The lore of the Beauty and the Beast was no longer fairy tale on that fateful day, November 21, 2002, when an allusion Isioma Daniel had made that Prophet Muhammed would have married one of the World contestants competing at the pageant which was slated to hold in Abuja filtered into the hearing of extremists, irate youths went wild and began to riot in Kaduna, Abuja and parts of Lagos. The ugly and beastly part of humans threatened to banish forever the beautiful side of it.
Before the riot began, there had been the lingering and messy matter of Amina Lawal who was sentenced to die of stoning by a Sharia court. And even before that, organizers of the Miss World pageant thought it was good to honour Nigeria with the 2002 hosting rights after Agbani Darego had won the Miss World pageant in 2001; but the matter of Nigeria hosting the 2002 event did not sit well with some conservative Muslims and even some Christians who saw the contest as a celebration of vanity.
The organizers on their part refused to cave in to pressure of pockets of complaints by the Muslims; they were hoping to utilize the pageantry in indirectly securing the pardon of Amina Lawal and at the same time make a statement on women’s rights.
Violence broke out in Kaduna at first where media offices, Christian-owned homes and business as well as innocent people were literally set on fire and people summarily executed.
The riot became an opportunity for enemy groups to settle old scores. Some Muslim groups rolled out mayhem in the districts of Kaduna on the 21st November 2002, the first day of riot. By the second day, some other Christian groups have rallied together in reprisal and burnt down vehicles, houses and businesses purportedly owned by Muslims. They were on the verge of proceeding into majorly Muslim-populated districts when the military stopped them.
But the violence was still being fuelled by some extremist elements in Abuja and particularly in Lagos. In fact, some Muslim clerics in Zamfara state had already pronounced a fatwa on the life of Isioma Daniel and the deputy governor of Zamfara, Mamuda Aliyu Shinkafi, commented: “Like Salman Rushdie, the blood of Isioma Daniel can be shed. It is binding on all Muslims wherever they are to consider the killing of the writer as a religious duty.”
Ordinarily, one would have expected that fellow Nigerians would be proud of such a moment when another Nigerian did us proud and an event will be hosted in honour of her birth country; but time and again, we have only found out that religion or extreme beliefs are taken more importantly than rule of law and order.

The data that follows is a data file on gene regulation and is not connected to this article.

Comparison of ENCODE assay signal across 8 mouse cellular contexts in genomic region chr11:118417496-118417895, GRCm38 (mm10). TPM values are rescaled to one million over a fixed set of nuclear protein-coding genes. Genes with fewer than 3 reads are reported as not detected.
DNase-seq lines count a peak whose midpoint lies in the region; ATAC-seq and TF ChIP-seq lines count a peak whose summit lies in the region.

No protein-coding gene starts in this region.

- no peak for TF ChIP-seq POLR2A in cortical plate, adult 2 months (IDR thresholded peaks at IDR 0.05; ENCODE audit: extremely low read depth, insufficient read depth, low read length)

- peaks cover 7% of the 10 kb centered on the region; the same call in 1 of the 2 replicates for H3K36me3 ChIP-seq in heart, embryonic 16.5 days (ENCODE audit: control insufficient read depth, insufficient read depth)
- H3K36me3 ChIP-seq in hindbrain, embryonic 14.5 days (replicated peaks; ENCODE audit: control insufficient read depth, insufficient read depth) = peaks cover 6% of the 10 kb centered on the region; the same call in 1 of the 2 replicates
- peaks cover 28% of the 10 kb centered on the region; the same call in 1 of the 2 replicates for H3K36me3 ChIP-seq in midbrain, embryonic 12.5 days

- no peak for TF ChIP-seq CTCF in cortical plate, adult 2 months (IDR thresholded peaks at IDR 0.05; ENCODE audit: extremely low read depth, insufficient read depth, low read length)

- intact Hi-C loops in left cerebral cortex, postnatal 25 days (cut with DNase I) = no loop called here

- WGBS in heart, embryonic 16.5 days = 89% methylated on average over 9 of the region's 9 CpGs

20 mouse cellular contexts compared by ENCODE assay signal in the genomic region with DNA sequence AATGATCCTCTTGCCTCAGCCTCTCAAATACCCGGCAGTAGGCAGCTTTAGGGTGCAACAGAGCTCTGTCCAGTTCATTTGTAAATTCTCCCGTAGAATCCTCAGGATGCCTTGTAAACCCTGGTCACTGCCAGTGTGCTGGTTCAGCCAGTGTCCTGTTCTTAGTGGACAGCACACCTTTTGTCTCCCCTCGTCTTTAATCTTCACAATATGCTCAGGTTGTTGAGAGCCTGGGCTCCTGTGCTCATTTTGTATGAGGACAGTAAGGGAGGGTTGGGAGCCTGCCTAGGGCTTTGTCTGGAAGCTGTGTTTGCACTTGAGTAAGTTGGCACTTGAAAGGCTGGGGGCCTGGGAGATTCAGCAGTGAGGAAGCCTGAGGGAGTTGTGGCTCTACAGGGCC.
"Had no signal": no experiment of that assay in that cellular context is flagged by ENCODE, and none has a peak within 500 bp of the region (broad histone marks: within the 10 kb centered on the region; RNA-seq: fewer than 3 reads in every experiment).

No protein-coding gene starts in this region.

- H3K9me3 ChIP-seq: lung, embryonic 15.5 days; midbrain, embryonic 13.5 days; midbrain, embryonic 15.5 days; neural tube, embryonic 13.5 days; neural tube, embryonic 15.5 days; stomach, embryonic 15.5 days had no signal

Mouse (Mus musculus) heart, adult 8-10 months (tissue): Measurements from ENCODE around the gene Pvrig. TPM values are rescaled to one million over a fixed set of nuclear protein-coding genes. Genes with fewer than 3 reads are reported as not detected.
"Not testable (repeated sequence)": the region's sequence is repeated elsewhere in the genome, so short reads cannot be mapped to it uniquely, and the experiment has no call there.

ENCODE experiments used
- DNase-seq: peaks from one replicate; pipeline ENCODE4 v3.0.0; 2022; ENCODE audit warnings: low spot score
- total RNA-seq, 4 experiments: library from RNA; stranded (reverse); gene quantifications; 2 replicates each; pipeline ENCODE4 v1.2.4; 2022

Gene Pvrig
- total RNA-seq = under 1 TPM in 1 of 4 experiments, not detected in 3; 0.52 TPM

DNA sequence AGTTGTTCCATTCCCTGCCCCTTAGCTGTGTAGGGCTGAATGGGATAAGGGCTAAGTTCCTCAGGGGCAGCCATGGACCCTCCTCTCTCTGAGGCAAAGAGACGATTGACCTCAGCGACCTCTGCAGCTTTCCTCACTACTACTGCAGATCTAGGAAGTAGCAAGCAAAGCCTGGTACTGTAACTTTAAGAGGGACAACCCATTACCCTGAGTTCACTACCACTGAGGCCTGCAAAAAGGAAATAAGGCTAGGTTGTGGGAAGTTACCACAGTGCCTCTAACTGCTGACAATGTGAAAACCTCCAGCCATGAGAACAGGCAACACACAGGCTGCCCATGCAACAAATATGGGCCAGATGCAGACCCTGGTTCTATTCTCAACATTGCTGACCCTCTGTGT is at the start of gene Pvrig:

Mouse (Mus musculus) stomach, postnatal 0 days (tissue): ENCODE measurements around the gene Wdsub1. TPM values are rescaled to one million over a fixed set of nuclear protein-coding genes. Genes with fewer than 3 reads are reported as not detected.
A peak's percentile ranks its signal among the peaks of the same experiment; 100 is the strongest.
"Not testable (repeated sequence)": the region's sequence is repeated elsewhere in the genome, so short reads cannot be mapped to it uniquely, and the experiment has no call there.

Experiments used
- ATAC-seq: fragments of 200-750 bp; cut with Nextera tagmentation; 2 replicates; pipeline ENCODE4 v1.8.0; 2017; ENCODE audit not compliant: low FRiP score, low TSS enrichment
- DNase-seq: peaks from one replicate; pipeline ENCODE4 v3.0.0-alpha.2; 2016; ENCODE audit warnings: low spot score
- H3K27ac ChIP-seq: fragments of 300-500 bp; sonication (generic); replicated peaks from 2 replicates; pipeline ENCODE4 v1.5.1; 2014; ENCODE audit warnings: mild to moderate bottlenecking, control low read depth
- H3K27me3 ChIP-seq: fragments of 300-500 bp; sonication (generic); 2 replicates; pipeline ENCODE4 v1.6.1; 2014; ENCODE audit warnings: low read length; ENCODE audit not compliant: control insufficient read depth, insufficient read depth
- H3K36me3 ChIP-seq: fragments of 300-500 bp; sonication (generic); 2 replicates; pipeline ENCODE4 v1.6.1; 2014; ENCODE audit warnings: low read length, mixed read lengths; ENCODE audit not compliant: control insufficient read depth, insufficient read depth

There was a saving grace however: organizers of the Miss World pageant decided to call off the event to douse the tension which has escalated into large scale violence, and move it to London. A huge number of the contestants already decided to boycott the event because of the Sharia court judgment on Amina Lawal anyway.
Amina Lawal got moved under protective custody to Abuja and was later pardoned of the death sentence. Isioma Daniel, after being relieved of her duties at ThisDay Newspapers and fleeing to neighbouring Benin Republic for fear of being attacked, she eventually got asylum in London by effort of Amnesty International. The federal government made sure to nullify the fatwa placed on her in equal of Saudi Arabia nullifying same fatwa.
One other beautiful gem came out of these riots. Victor Moses, whose parents had been killed in the riots, was lucky enough to flee abroad and rose to become one of Nigeria’s most decorated footballers home and abroad and with several laurels to his name.
If therefore this is a reminder of a gory past in our history, it is aimed at shaping how smoothly our future plays out; especially as elections (through which pockets of violence have erupted in the past) approaches. That irrespective of our beliefs, religious, political and ethnic affiliations, we should at all times be reminded of our patriotism as primal and foremost wherever we find ourselves.
Featured image source: Punch Newspaper
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